In other words, I could now see the theoretical possibility of a just execution, (however remote that may be) but I cannot conceive of any government that has ever sat in power anywhere that deserved the publics trust in such a decision, in that regard all fall short in my opinion.
By this logic we should not trust any government to make decisions regarding war either.
Saint Paul recognized the right of pagan, Neronian Rome to execute criminals (see Romans 13); it’s silly of you to assume that the Church has just been plain wrong over 2000 years for acknnowledging the rights of Christian nations to do the same. Fallible humans really do have this right and duty.
The second part of my question is linked to the first: disagreement with the Catholic church in a matter of faith or morals could be sufficient reason for the state to execute an individual? In other words, are you stating that the individual who disagrees with Catholic doctrine may be considered in some way a public danger of sufficient criminal magnitude to merit execution?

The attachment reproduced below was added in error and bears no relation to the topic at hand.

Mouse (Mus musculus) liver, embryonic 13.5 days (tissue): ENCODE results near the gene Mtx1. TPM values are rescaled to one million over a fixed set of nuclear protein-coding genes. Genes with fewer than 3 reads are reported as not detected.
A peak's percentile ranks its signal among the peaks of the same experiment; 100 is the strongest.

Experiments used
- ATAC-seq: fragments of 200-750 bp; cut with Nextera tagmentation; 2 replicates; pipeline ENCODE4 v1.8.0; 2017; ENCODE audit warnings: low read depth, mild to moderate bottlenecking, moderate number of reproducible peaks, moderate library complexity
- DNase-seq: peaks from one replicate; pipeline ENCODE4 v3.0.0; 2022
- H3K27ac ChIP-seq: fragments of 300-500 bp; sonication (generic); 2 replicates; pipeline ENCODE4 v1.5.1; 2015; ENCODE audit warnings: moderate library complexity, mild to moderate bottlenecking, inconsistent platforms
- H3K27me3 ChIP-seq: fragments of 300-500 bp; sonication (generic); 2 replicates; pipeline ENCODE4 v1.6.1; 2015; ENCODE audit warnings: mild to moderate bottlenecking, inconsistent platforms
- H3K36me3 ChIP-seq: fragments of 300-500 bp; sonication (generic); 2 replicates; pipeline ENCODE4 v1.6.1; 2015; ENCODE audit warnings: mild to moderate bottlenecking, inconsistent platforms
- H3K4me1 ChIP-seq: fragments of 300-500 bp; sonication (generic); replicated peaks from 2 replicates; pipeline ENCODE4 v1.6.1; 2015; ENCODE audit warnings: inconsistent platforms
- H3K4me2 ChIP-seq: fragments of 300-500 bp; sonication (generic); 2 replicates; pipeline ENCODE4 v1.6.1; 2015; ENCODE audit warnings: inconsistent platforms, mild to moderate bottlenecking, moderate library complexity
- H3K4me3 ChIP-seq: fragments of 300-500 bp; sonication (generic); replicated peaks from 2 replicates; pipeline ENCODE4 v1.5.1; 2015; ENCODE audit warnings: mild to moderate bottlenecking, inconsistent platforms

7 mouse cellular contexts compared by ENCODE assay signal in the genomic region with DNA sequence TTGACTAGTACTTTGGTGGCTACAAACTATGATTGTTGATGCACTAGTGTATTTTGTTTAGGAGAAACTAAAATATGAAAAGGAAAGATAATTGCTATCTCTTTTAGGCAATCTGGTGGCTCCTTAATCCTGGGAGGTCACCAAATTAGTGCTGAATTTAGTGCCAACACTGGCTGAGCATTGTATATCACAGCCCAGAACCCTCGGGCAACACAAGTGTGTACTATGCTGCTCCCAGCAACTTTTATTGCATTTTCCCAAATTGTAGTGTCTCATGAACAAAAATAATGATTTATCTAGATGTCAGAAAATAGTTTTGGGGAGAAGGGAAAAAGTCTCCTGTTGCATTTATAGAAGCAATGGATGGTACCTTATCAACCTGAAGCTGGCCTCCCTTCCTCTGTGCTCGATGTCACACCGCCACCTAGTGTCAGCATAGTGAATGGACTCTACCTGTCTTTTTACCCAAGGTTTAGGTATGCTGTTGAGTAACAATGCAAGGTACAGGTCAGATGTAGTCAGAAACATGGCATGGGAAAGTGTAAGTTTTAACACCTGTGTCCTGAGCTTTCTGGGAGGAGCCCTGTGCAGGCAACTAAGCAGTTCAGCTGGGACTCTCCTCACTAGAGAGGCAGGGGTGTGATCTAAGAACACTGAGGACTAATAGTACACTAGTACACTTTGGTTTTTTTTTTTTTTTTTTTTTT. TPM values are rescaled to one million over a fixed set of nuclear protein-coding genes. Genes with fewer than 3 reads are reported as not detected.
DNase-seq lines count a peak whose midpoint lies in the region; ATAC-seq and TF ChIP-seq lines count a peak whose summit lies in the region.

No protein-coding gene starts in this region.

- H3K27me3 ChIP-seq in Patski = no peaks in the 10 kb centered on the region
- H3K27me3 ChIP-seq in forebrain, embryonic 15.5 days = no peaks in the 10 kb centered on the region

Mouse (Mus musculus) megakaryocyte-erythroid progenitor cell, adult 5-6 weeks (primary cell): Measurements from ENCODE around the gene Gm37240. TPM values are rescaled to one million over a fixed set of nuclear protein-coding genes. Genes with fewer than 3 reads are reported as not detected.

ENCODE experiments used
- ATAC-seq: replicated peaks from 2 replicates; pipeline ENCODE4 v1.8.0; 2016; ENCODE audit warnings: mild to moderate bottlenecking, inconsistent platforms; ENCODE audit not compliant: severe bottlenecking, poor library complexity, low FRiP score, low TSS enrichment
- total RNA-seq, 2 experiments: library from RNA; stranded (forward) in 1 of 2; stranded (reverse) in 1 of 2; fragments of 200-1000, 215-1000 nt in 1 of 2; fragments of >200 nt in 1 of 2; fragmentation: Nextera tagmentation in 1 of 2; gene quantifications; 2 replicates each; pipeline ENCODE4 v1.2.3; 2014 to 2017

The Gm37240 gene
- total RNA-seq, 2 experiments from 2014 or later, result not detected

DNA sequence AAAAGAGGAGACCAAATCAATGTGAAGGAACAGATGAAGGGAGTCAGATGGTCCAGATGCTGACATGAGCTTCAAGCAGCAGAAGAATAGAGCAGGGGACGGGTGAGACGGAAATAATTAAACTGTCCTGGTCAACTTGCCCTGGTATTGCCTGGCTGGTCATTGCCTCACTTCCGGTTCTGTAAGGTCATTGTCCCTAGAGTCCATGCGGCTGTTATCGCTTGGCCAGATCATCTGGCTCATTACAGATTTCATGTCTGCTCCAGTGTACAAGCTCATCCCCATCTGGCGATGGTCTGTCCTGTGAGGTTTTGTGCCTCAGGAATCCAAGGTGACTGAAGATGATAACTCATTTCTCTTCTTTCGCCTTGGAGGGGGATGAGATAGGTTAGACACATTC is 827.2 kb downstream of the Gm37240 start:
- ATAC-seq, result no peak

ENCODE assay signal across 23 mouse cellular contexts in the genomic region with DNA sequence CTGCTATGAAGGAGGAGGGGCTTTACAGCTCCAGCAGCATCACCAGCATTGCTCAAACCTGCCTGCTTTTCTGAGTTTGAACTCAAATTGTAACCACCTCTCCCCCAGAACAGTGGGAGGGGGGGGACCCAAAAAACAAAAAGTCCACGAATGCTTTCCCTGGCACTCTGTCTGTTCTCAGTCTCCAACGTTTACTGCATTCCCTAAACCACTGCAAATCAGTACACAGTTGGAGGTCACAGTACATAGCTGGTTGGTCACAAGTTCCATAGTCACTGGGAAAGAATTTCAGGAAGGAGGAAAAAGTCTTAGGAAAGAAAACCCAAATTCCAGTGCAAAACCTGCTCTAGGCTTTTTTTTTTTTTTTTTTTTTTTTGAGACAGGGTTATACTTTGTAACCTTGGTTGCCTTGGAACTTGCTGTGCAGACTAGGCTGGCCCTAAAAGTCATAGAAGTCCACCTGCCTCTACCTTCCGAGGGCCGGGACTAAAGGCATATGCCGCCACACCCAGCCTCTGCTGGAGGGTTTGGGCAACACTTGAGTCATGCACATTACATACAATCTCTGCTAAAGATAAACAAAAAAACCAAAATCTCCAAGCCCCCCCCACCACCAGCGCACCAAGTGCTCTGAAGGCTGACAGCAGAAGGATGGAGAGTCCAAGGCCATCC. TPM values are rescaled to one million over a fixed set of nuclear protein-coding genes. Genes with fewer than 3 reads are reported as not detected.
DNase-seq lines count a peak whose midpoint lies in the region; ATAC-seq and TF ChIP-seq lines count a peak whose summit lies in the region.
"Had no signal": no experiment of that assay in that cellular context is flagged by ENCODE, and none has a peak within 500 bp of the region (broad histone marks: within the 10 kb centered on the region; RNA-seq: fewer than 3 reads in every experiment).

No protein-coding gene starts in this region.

Simply being a (private) heretic does not constitute a grave public danger. But in a Catholic state, a public heretic who leads so many souls to hell and works to subvert the Catholic faith does constitute such a threat, and the State should employ measures against him. I would argue that execution should be a last resort, only after other punishments have been exhausted (i.e. fines, imprisonment, exile, etc.).
People have a right to believe what they want. But in a Catholic state, they don’t have a right to publicly express and spread beliefs which endanger the salvation of souls and impede the mission of Christ’s Church.